265 F2d 916 Linn v. Ula Uranium Inc W
265 F.2d 916
Milton LINN, Appellant,
ULA URANIUM, INC., a corporation; Radium King Mines, Inc., a
corporation; and Hersey W. Young, Jr., Appellees.
United States Court of Appeals Tenth Circuit.
April 18, 1959.
Irwin Arnovitz, Salt Lake City, Utah, for appellant.
Allan E. Mecham, Salt Lake City, Utah (Clyde & Mecham and David L. McKay, Salt Lake City, Utah, on the brief), for appellees.
Before BRATTON, Chief Judge, PICKETT, Circuit Judge, and KNOUS, District Judge.
BRATTON, Chief Judge.
Milton Linn instituted this action against Ula Uranium, a corporation, and Radium King Mines, a corporation. The substance of the cause of action pleaded in the complaint was that Hersey W. Young, Jr., obtained a mining lease covering certain mining claims in Utah; that Young subleased the claims to A. W. Hutchings; that in the sublease Hutchings agreed to pay to Young as rental twenty-two and one-half per cent of the value of all ores, metals, and minerals mined and sold from the premises, and twenty-two and one-half per cent of any bonus paid by the Atomic Energy Commission for the production of ores; that Hutchings assigned his interest under the terms of such lease to the defendant Ula Uranium; that Young assigned to plaintiff five per cent of the value of all ores, metals, and minerals mined and sold from such claims and also five per cent of any bonus paid by the Atomic Energy Commission for the production of ores; that the defendant Ula Uranium conducted mining operations on the property for a time; that such defendant then entered into a working agreement with the defendant Radium King Mines under which the latter thereafter conducted mining operations; that ores, metals, and minerals had been and were being mined from the property and sold; and that the defendants refused to account to plaintiff for his interest therein. Judgment was sought requiring the defendants to account. Leave of court having been obtained, Young intervened and aligned himself with the defendants. In its opinion, the trial court stated the case, made detailed findings of fact, and reached the conclusion that plaintiff was not entitled to recover. 163 F.Supp. 245. Judgment was entered in favor of the defendants and the intervenor. An appeal brought the judgment here for review.
The asserted interest of Linn in the ores, metals, and minerals produced from the mining claims, or the proceeds therefrom, was predicated solely upon the assignment given by Young to Linn. Unless the assignment had the effect of passing to Linn and vesting in him at the time of the institution of the action such interest, the cause of action pleaded in the complaint and sought to be established at the trial was completely without foundation. The court stated in its opinion that the crucial question of fact in the case was whether the assignment was given to secure a promissory note of $25,000 executed by Young and payable to Linn or was intended solely to place Linn in a position to procure from third parties a loan for Young's other purposes. And upon that crucial question of fact, the court expressly found that the assignment was given for the purpose of Linn's attempt to obtain for Young a loan from third parties, the proceeds of such loan to be used by Young for his purposes; that the assignment was not intended by Young to be security for the payment of any obligation of Young to Linn; and that if Linn so intended such assignment, it was an undisclosed intention on his part. The finding is challenged on the ground that it is not supported by the evidence; that it is against the weight of the evidence; and that it is clearly erroneous. Rules of Civil Procedure, rule 52(a), 28 U.S.C., constitutes a controlling mandate that in an action tried before the court without a jury, findings of fact shall not be set aside on appeal unless they are clearly erroneous, due regard being had for the opportunity of the trial court to judge the credibility of the witnesses. It is settled law however that even though there is evidence to support a finding of fact, it is clearly erroneous within the purview of the rule and may be set aside on appeal if the reviewing court on the entire record entertains the definite and firm conviction that a mistake was committed. United States v. United States Gypsum Co., 333 U.S. 364, 394-395, 68 S.Ct. 525, 92 L.Ed. 746; Gutowsky v. Jones, 10 Cir., 178 F.2d 60, certiorari denied 339 U.S. 948, 70 S.Ct. 803, 94 L.Ed. 1362.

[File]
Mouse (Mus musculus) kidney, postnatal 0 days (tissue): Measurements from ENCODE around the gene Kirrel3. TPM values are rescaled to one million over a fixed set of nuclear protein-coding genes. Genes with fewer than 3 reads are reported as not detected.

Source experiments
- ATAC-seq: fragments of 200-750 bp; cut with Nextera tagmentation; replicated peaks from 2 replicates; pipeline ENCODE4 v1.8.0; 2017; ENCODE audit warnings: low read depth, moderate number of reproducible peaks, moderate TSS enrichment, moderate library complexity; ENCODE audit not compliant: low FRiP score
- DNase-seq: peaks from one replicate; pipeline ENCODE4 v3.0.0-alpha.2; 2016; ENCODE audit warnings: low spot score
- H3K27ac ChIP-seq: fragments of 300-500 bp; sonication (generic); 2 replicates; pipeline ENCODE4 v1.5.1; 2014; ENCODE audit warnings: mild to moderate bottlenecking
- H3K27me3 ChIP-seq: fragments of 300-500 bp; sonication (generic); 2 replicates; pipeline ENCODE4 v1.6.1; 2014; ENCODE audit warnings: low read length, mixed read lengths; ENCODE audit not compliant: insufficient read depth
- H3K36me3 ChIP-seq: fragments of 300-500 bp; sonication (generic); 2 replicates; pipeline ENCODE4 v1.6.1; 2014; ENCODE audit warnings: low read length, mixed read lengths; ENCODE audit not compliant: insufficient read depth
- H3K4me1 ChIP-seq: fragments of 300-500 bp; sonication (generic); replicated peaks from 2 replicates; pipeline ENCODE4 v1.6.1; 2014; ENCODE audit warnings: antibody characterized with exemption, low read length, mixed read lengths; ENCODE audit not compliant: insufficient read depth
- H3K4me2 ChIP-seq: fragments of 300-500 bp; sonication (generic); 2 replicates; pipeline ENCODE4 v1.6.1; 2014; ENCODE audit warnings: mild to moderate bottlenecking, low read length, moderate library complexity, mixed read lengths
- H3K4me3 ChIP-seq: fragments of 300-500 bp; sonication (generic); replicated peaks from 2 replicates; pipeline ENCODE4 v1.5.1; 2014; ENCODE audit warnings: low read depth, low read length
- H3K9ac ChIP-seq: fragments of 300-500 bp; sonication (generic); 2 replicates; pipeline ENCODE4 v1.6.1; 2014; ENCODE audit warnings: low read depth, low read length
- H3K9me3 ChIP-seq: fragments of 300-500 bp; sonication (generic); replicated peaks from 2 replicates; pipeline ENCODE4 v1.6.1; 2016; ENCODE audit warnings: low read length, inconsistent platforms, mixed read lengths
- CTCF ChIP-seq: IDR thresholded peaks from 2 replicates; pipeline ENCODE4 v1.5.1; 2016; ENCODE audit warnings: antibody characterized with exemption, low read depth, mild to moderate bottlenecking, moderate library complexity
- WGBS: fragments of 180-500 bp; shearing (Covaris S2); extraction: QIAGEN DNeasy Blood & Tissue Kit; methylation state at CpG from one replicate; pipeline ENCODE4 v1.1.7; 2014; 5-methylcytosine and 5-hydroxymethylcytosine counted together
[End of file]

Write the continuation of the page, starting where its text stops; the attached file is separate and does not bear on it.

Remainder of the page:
The general rule that even though a finding of fact is supported by evidence, it may be overturned on appeal if the reviewing court on the entire record entertains the definite and firm conviction that a mistake was committed does not avail Linn anything. A careful review of the entire record leads us to the firm conclusion that the challenged finding of the trial court is adequately supported by evidence and is not clearly erroneous. Therefore, it must stand undisturbed.
The evidence disclosed without conflict that Linn did not obtain for Young the loan referred to in the finding of the court. Linn admitted in the course of his testimony that he did not obtain the loan. Therefore, the assignment was without consideration and accordingly unenforceable. And since the assignment did not have the effect of passing to Linn and vesting in him at the time of the institution of the action any interest in the ores, metals, and minerals mined from the mining claims, or the proceeds thereof, the action was without any sustainable basis.
Other questions are presented but it is unnecessary to explore them.
The judgment is